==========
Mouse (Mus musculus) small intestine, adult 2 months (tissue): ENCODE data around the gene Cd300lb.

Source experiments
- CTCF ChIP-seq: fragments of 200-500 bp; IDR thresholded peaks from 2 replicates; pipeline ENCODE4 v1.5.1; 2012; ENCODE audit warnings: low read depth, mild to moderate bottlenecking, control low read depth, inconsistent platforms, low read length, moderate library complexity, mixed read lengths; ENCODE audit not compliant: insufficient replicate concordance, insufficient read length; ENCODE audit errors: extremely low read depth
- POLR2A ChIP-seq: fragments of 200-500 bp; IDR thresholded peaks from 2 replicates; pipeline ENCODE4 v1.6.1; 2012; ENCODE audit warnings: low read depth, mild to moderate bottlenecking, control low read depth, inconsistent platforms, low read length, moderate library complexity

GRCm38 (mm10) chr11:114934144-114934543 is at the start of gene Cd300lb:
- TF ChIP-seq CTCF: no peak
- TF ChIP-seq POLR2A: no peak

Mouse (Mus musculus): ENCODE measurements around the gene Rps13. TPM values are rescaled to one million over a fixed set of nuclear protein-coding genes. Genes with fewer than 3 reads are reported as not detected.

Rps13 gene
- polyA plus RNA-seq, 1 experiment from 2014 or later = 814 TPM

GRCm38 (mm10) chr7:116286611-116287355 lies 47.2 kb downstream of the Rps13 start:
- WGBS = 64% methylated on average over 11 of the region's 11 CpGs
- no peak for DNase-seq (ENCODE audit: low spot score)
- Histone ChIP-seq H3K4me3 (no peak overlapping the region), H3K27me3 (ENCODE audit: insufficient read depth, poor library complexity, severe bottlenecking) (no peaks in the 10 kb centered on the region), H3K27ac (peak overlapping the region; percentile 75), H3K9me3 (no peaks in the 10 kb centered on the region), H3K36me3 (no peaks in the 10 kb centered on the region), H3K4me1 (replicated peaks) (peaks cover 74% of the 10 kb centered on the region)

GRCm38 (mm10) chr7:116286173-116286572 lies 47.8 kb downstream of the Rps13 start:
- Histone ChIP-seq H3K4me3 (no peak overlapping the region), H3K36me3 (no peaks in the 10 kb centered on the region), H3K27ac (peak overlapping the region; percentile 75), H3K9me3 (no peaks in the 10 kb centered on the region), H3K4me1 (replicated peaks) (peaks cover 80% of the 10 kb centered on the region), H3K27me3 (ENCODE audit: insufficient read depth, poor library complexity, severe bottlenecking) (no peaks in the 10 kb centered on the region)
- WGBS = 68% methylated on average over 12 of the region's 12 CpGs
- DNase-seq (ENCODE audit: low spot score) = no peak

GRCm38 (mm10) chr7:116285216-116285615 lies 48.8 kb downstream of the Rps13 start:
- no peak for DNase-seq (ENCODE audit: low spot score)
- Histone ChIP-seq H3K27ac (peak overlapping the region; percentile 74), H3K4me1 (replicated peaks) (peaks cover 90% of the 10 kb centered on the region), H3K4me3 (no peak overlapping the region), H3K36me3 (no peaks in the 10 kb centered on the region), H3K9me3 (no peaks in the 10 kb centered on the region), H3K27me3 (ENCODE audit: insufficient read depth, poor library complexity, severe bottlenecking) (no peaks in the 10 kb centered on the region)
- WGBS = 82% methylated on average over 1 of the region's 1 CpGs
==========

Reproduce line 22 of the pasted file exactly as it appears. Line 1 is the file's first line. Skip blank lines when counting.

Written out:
- WGBS = 82% methylated on average over 1 of the region's 1 CpGs